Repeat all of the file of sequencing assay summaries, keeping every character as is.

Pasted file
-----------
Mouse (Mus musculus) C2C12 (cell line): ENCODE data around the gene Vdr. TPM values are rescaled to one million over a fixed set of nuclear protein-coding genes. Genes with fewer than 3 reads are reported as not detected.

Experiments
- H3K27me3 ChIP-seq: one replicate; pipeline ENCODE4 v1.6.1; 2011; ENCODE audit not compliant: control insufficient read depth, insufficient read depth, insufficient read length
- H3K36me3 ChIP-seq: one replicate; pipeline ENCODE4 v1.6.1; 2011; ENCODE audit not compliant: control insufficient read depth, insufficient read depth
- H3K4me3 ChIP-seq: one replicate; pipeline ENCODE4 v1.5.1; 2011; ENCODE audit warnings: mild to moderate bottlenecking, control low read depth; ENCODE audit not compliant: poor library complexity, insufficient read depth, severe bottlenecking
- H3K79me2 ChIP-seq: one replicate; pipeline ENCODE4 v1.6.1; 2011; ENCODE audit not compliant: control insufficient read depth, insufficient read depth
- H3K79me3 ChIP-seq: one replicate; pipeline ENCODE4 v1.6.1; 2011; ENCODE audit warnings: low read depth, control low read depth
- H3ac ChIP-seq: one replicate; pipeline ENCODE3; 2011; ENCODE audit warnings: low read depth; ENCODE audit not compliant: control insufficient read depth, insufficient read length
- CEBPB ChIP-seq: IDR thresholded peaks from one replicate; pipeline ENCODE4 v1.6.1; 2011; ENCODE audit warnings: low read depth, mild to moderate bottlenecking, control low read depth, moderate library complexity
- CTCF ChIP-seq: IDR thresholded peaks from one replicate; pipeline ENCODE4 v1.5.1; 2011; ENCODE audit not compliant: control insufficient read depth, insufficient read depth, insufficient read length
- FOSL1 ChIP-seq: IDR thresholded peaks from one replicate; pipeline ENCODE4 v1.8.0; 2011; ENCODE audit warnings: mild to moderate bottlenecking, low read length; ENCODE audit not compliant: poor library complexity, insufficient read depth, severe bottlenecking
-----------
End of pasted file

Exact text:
Mouse (Mus musculus) C2C12 (cell line): ENCODE data around the gene Vdr. TPM values are rescaled to one million over a fixed set of nuclear protein-coding genes. Genes with fewer than 3 reads are reported as not detected.

Experiments
- H3K27me3 ChIP-seq: one replicate; pipeline ENCODE4 v1.6.1; 2011; ENCODE audit not compliant: control insufficient read depth, insufficient read depth, insufficient read length
- H3K36me3 ChIP-seq: one replicate; pipeline ENCODE4 v1.6.1; 2011; ENCODE audit not compliant: control insufficient read depth, insufficient read depth
- H3K4me3 ChIP-seq: one replicate; pipeline ENCODE4 v1.5.1; 2011; ENCODE audit warnings: mild to moderate bottlenecking, control low read depth; ENCODE audit not compliant: poor library complexity, insufficient read depth, severe bottlenecking
- H3K79me2 ChIP-seq: one replicate; pipeline ENCODE4 v1.6.1; 2011; ENCODE audit not compliant: control insufficient read depth, insufficient read depth
- H3K79me3 ChIP-seq: one replicate; pipeline ENCODE4 v1.6.1; 2011; ENCODE audit warnings: low read depth, control low read depth
- H3ac ChIP-seq: one replicate; pipeline ENCODE3; 2011; ENCODE audit warnings: low read depth; ENCODE audit not compliant: control insufficient read depth, insufficient read length
- CEBPB ChIP-seq: IDR thresholded peaks from one replicate; pipeline ENCODE4 v1.6.1; 2011; ENCODE audit warnings: low read depth, mild to moderate bottlenecking, control low read depth, moderate library complexity
- CTCF ChIP-seq: IDR thresholded peaks from one replicate; pipeline ENCODE4 v1.5.1; 2011; ENCODE audit not compliant: control insufficient read depth, insufficient read depth, insufficient read length
- FOSL1 ChIP-seq: IDR thresholded peaks from one replicate; pipeline ENCODE4 v1.8.0; 2011; ENCODE audit warnings: mild to moderate bottlenecking, low read length; ENCODE audit not compliant: poor library complexity, insufficient read depth, severe bottlenecking